By skipping this threshold question of whether the voluntary association unambiguously provided for final settlement of disputes, the court of appeals’ dissent essentially allows for any internal dispute decision made by a voluntary agency to raise a genuine issue of material fact and therefore go to a jury. Other jurisdictions have avoided this circular reasoning altogether by emphasizing the threshold question of justiciability and defining the “arbitrary” exception more restrictively to only apply where voluntary associations make decisions that conflict with their own bylaws or regulations.
The result is a standard that is not discretionary at all. Tournament Rule 20 is unambiguous: “Any boat breaching any of the above Tournament Rules may be disqualified . . . . Decisions of the Rules Committee and Board of Directors are final.” There is no ambiguity in this provision that the court needed to reconcile; it simply reserved discretion to the Tournament Rules Committee to disqualify any crew for violation of the agreed upon rules. There are numerous potential reasons why the Crystal Coast Tournament wanted to adopt a flexible provision, including to prevent unjust decisions and to be able to take into account all the surrounding facts and circumstances. But the association’s rationale is irrelevant here. Instead, the unambiguous intent of the voluntary association to reserve final disqualification for rule violations should have been a red flag to the courts to exercise limited review and not to apply common law contract principles unless there was a clear showing that at least one of the exceptions applied. By allowing the arbitrariness exception to apply in any instance where the court disagrees with an internal decision of an association, the court completely obliterated this fundamental limitation on judicial review and instead transferred the decision-making powers from associations to triers of fact.
Finally, the dissent’s application of the standard rendered the majority’s analogy to an “abuse of discretion” standard meaningless. In setting forth the standard, the majority equated this limited form of review with an “abuse of discretion” inquiry, requiring the decision of the voluntary association to be “manifestly unreasonable.” The dissent also adopted this standard, but did not use “abuse of discretion” language in the opinion. Instead, the dissent held that there was a genuine issue of material fact as to whether the Crystal Coast Tournament’s decision was arbitrary and favored remanding the issue back to the lower court. This issue is very nuanced. The dissent was not explicitly substituting its judgment for that of the voluntary association but was instead allowing a jury to substitute its judgment as to whether it thinks that the internal rule maker made the right decision. But just because the court is considering these internal decisions as questions of fact does not make this form of review permissible. Regardless of the characterization of the issue as a question or law or fact, the problem is still the same: the autonomy of the association is diminished. This clearly points to a nondeferential standard, a standard that stands in complete contradiction when applied to the rule allegedly adopted. The Supreme Court of North Carolina needs to speak to exactly what arbitrariness means in the context of voluntary associations, including whether the standard reaches the level of an abuse of discretion, or whether courts—or juries—are able to substitute their own reasoned judgment for that of the voluntary association. Without this guidance, lower courts can intervene freely, and predictability will decline.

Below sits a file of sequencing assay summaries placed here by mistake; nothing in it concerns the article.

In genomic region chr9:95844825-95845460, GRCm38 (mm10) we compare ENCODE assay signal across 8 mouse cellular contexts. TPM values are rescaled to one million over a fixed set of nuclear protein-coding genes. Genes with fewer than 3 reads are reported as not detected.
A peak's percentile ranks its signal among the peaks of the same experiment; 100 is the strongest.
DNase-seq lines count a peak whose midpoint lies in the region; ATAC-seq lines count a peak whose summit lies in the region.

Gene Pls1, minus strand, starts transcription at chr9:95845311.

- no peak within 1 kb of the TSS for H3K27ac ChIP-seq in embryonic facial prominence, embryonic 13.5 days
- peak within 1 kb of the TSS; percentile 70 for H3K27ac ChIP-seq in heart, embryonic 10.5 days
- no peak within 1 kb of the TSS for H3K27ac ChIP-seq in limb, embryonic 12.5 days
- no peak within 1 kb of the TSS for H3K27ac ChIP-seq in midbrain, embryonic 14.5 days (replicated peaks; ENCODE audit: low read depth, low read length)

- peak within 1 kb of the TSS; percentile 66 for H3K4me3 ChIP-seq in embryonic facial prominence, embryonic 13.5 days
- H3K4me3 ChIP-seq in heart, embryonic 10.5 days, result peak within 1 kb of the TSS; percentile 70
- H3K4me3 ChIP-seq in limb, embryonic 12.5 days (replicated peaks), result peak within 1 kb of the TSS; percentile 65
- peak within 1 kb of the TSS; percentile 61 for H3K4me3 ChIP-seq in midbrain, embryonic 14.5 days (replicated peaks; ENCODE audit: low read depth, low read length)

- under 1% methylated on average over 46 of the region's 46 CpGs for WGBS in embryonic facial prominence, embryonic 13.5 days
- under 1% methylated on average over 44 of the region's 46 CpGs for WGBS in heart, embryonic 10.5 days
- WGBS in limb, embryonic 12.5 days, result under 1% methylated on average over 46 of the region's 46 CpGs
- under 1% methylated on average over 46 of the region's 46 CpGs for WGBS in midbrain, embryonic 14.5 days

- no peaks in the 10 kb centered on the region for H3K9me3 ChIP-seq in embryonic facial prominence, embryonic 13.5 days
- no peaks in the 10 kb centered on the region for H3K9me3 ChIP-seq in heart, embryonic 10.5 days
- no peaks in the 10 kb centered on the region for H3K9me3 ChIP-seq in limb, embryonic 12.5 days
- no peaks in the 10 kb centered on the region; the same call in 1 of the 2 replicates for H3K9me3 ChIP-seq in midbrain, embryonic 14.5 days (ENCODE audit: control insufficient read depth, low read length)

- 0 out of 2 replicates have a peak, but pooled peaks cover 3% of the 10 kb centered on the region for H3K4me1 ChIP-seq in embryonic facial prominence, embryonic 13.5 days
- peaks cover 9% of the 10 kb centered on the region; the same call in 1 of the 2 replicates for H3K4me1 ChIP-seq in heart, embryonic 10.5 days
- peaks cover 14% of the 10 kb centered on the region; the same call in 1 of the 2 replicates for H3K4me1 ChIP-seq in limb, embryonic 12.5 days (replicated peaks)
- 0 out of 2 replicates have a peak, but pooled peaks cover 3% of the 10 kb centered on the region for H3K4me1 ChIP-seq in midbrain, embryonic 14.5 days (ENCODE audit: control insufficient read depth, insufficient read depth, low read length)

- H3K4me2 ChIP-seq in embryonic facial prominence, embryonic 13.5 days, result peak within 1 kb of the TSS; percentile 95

B. The Supreme Court of North Carolina Turns a Question of Law into a Question of Fact
In addition to missing the threshold question of justiciability, the Supreme Court of North Carolina also did not confirm whether lower courts should treat arbitrariness of a voluntary association’s decision as a question of law or fact. This distinction is critical for promoting certainty of the law and controlling the flow of litigation in lower courts. The majority of the North Carolina Court of Appeals referred to determinations of exceptions as “question[s] of law.”}}104}} []Id. at __, 726 S.E.2d at 889 (majority opinion) (“Whether a board’s decision is to be disturbed due to arbitrariness, fraud, or collusion is a question of law.” (citation omitted)).[] This implies that judges can make determinations as to when an internal decision is reviewable, promoting predictability by allowing judges, rather than juries, to make informed decisions based on solid, deferential guidelines. The dissent purported to adopt the same standard but, in applying the standard, concluded that there was a “genuine issue of material fact” in the materiality of the Plaintiff’s violation of the rules.